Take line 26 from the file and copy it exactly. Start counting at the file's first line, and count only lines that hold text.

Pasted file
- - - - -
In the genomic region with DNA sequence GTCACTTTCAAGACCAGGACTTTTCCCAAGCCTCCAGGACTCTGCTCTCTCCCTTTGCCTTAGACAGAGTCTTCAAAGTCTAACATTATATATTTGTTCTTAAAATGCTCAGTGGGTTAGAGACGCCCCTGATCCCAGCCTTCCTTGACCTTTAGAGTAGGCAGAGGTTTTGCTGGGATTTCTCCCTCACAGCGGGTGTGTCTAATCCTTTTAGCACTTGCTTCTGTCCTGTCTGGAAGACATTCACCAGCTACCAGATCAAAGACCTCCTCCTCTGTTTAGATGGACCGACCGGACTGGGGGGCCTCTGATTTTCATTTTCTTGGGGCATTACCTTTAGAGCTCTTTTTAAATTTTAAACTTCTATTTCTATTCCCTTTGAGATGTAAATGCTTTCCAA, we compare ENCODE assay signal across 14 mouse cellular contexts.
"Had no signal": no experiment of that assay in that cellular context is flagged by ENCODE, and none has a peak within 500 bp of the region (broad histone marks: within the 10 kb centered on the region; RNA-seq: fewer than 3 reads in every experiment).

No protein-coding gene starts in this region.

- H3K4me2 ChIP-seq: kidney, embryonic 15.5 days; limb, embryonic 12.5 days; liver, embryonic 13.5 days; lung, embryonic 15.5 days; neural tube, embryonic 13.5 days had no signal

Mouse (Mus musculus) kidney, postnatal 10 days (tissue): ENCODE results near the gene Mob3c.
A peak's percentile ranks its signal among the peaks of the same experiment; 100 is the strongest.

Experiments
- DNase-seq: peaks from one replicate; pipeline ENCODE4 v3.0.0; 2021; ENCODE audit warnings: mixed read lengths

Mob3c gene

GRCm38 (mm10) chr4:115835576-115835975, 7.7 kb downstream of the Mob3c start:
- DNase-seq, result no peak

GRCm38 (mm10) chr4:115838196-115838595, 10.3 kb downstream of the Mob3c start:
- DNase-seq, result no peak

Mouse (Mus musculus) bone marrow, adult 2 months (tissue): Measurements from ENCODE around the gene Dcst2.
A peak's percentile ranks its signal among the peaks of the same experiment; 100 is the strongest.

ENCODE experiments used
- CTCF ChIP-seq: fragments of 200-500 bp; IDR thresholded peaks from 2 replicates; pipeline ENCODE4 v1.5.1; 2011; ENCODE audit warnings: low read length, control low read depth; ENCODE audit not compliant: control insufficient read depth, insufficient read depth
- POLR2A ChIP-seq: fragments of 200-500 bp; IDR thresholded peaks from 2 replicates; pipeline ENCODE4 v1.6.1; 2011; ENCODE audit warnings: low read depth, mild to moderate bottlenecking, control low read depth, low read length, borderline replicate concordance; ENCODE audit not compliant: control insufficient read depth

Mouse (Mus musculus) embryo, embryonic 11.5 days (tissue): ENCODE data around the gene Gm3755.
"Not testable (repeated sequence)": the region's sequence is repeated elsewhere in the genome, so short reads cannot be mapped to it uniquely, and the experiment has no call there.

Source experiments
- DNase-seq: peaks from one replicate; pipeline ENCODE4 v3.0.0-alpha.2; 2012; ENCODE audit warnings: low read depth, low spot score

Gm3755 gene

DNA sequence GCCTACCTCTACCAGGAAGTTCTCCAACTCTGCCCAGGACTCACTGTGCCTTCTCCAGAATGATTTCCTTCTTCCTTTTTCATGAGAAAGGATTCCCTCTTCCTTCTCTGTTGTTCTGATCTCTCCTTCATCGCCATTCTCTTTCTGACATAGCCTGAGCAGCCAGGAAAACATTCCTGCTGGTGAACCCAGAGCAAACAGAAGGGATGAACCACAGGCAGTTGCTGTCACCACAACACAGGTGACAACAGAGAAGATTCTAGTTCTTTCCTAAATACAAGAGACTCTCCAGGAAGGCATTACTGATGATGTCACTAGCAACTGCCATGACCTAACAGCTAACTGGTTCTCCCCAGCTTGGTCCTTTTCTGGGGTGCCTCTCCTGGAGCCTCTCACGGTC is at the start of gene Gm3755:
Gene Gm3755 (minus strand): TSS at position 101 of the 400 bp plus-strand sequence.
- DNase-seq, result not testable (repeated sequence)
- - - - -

- DNase-seq, result not testable (repeated sequence)